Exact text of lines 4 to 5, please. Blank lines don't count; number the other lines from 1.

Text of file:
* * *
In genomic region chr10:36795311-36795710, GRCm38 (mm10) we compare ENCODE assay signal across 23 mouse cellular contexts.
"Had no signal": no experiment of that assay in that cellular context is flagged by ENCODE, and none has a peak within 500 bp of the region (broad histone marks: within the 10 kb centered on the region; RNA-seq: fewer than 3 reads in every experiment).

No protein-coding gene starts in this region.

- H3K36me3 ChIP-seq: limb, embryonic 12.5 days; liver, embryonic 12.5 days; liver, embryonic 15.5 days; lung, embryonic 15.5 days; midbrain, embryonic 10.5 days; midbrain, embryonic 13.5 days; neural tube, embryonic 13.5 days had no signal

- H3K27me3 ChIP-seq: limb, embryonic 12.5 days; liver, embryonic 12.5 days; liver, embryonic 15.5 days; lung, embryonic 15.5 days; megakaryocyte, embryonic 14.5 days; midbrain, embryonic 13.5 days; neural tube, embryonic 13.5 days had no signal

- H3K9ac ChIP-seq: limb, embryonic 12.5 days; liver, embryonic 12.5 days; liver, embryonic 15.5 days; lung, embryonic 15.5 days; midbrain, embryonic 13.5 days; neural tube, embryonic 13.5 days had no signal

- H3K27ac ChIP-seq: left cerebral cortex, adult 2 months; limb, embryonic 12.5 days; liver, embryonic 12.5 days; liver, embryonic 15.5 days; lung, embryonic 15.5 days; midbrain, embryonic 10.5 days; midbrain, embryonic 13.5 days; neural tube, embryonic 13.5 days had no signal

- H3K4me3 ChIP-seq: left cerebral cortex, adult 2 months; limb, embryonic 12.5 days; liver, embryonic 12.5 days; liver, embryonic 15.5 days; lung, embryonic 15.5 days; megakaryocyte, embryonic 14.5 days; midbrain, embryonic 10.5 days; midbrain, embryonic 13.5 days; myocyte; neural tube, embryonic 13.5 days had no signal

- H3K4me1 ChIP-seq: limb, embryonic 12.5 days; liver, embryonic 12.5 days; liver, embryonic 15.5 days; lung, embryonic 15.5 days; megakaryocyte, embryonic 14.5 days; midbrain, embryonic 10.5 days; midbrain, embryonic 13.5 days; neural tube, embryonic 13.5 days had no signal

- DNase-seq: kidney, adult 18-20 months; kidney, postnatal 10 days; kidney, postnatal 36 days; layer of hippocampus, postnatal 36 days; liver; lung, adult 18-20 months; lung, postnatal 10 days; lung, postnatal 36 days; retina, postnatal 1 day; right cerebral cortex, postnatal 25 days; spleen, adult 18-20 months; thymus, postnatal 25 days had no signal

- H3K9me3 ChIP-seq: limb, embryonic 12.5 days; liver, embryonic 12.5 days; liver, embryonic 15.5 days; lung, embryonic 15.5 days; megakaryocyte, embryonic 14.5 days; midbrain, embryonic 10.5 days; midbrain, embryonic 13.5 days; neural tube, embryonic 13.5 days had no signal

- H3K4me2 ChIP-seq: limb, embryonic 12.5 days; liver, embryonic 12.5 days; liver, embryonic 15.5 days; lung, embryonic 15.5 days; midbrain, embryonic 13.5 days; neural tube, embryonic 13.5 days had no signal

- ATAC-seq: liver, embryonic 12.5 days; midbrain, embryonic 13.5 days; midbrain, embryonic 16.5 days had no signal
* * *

- H3K36me3 ChIP-seq: limb, embryonic 12.5 days; liver, embryonic 12.5 days; liver, embryonic 15.5 days; lung, embryonic 15.5 days; midbrain, embryonic 10.5 days; midbrain, embryonic 13.5 days; neural tube, embryonic 13.5 days had no signal

- H3K27me3 ChIP-seq: limb, embryonic 12.5 days; liver, embryonic 12.5 days; liver, embryonic 15.5 days; lung, embryonic 15.5 days; megakaryocyte, embryonic 14.5 days; midbrain, embryonic 13.5 days; neural tube, embryonic 13.5 days had no signal